Ramit Sethi: [00:53:05] Seventy intuitive, 30 analytical. I think that’s great. See, doesn’t that feel good? Nobody’s telling you you have to change and become a hardcore Excel analyst. That’s not going to happen. I don’t even want that to happen for you. It’s just not you. But you get to add on this entirely new skillset.

I would like for you and Alex to set up a weekly time to talk about money. Get the new version of the book. In fact, get two copies so you each have one for yourselves. Each week, go through one chapter of the book. This is going to give you a front to back financial education. And it has action items at the end of every one. So, it’s going to play more on the analytical side.

Of course, there’s a lot of intuition in that book. Talk about money psychology, talk about what do you actually love, all of that is in there. But it’s going to be uncomfortable for you because you’re going to write down your expenses and you’re going to calculate your debt payoff date. But when you do that, suddenly things are going to start to crystallize from just this sort of cloudy vision to something where you go, “Oh, my God. Now I see a path.” That path might be really difficult. It might say in the math that it takes us 60 years to get there, but now I also know how I can get there a lot faster.

Suddenly the debt is going to become something that’s not just this blob in the corner that you both ignore, but it’s something that you go, “We have to go through this debt in order to get to our rich life. We have to confront it head on. So, we’re going to make a plan. We’re going to automatically pay it off every single month.” And we know what’s going to come on the other side of that, “Oh, it’s going to be amazing. Not just because we’re going to be debt free, because we did it together.” That’s a beautiful thing.

Charlotte: [00:55:13] I feel like I have a new perspective. I’m happy that it doesn’t mean I have to really change who I am. I just need to add on some new skills. And that it’s okay if I don’t know what I’m doing at first. Alex pointed out, like, we’re masters of physical wellness. And we didn’t start out that way. And our clients don’t start out that way. We need to learn these skills. The financial wellness is just kind of the next step for us.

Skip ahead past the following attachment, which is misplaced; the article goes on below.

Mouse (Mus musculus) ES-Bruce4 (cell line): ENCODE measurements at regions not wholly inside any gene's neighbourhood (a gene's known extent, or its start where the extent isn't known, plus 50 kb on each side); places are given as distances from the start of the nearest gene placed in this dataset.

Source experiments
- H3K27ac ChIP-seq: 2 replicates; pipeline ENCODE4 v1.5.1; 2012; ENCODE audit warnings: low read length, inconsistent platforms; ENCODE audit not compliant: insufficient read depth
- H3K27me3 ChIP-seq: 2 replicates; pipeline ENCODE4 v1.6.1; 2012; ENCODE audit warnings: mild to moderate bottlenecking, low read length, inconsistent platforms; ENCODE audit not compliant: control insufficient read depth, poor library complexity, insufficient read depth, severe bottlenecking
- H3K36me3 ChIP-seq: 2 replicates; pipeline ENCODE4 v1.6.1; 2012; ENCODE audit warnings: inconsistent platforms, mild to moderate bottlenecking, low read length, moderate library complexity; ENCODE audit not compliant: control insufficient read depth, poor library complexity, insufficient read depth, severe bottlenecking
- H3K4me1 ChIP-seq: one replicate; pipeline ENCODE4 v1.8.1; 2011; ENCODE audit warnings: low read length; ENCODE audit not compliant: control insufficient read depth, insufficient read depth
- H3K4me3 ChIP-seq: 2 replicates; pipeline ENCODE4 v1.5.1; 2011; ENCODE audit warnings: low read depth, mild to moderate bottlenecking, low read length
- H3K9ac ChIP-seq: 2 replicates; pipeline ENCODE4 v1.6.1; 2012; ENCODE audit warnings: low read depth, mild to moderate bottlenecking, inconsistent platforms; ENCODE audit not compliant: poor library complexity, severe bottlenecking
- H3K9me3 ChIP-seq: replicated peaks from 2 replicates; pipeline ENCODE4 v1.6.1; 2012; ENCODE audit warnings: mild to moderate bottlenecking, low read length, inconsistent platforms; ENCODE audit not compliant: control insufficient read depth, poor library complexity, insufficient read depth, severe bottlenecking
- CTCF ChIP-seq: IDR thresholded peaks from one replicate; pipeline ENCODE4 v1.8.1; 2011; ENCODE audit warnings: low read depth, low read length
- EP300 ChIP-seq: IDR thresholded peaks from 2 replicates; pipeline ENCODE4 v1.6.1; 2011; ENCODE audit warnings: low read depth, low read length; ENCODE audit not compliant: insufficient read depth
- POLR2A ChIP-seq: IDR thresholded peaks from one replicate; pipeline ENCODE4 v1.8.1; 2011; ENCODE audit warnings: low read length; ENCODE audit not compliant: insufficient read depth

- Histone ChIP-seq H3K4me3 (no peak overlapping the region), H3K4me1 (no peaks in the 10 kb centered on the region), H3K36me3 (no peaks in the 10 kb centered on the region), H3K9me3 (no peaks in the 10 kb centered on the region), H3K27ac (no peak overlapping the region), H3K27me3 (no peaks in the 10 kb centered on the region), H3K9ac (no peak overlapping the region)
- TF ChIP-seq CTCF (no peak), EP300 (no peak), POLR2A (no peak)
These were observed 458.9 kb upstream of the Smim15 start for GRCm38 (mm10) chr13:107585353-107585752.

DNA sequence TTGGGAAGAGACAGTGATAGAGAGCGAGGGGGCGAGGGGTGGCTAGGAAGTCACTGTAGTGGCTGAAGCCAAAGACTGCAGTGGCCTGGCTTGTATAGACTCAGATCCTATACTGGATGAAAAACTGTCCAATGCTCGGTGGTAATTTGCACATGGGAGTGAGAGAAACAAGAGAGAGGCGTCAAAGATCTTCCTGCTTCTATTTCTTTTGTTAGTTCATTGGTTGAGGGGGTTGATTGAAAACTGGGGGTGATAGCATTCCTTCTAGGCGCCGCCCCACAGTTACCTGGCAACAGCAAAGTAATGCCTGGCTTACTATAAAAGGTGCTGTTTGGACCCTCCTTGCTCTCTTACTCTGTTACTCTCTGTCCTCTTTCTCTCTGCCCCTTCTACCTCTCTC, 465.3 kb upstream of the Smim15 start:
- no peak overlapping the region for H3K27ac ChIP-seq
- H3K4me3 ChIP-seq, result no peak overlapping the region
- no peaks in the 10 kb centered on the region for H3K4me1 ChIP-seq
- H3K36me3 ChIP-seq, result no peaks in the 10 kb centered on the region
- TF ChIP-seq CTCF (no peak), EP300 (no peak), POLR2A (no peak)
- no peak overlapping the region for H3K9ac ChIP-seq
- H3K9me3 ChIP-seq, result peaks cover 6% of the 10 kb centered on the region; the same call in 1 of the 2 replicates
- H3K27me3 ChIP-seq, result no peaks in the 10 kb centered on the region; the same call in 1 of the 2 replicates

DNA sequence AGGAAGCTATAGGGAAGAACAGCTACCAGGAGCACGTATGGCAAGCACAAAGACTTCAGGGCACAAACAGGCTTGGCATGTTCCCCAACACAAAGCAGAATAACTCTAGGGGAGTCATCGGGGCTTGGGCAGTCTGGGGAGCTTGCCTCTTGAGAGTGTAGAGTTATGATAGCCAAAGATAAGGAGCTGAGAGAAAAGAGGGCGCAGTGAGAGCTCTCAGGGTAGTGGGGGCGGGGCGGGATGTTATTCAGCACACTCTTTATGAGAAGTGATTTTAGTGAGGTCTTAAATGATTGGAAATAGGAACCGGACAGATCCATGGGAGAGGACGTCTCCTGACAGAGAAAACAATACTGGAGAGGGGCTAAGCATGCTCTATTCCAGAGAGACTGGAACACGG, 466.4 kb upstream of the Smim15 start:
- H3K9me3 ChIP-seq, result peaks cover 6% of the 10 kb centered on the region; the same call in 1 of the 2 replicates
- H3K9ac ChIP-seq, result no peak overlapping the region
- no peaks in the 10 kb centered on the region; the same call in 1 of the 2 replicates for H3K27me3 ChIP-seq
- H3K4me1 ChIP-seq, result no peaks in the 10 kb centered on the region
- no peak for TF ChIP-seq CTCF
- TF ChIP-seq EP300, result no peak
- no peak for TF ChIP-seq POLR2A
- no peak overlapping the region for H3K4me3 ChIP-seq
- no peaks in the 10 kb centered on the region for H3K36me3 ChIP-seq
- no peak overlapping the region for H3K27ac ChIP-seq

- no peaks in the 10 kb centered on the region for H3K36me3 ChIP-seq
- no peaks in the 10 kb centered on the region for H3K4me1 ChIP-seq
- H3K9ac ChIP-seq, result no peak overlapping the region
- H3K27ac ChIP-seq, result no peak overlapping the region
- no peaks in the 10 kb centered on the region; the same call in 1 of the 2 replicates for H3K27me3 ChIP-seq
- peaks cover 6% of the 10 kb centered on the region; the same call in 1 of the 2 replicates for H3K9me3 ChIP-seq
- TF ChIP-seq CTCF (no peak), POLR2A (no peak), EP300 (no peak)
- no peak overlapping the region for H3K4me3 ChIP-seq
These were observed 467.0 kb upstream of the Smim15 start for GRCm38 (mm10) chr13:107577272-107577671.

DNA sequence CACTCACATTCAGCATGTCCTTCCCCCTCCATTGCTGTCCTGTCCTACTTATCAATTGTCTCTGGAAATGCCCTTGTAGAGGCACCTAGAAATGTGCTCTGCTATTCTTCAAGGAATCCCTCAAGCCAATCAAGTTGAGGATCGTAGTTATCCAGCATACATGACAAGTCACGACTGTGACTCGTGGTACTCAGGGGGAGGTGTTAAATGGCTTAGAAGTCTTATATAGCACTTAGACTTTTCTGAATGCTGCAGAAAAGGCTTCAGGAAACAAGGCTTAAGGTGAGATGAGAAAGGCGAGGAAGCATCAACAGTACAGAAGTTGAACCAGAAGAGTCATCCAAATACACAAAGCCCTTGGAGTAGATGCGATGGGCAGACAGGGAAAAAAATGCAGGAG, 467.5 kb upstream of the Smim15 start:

Ramit Sethi: [00:55:50] Absolutely. Beautiful analogy. You started off from a baseline. You learned along the way. You get more and more sophisticated. It’s the same thing with money. Yes. I love that you connected it to your work. You understand what the path to mastery looks like.


Ramit Sethi: [00:56:09] I really liked talking to Alex and Charlotte. When I was working with them, my coworker, Sydney, pointed out that Charlotte is unapologetically herself, and we both loved that about her. I actually love that Charlotte is tapped into her intuition.

One of the things I pointed out today is that, many of us believe if we change, we’ll lose the essence of who we are. Charlotte was afraid of this. But in my experience, you’re never going to lose your essence. Charlotte has spent decades developing an identity as an intuitive, carving deep grooves every single day. She even connects manifestation with joy. What I tried to show them here was that you can also add an extra note. Charlotte, you’ll always be intuitive, but you can also add being more analytical.

And I received a follow up from Charlotte and Alex after I spoke with them. You can get the full follow up at iwt.com/followups. But let me give you a quick excerpt. Charlotte wrote, “My biggest takeaway was that relying on manifestation and intuition alone may have helped me meet my basic needs, but it prevented me from dreaming big. When living by the grace of God, I was giving up my power and playing small. Why focus on manifesting $5,000 when I can cultivate the capacity to bring in $500,000? If I sit in the driver’s seat of my financial wellbeing, I will no longer have to stress over the thousand dollar questions. In order to do this, I have to actually engage with my finances.”

This is amazing. I want you to read the full letter and you can get it at iwt.com/followups.

Thanks for listening to I Will Teach You To Be Rich. I’m Ramit Sethi. Please follow the show on Apple, Spotify, or wherever you listen to podcasts. If you haven’t read I Will Teach You To Be Rich, my book, pick up a copy. You can get it at any bookstore or any library. And it will show you the specific tactics for how to build the I Will Teach You To Be Rich system into your personal finances.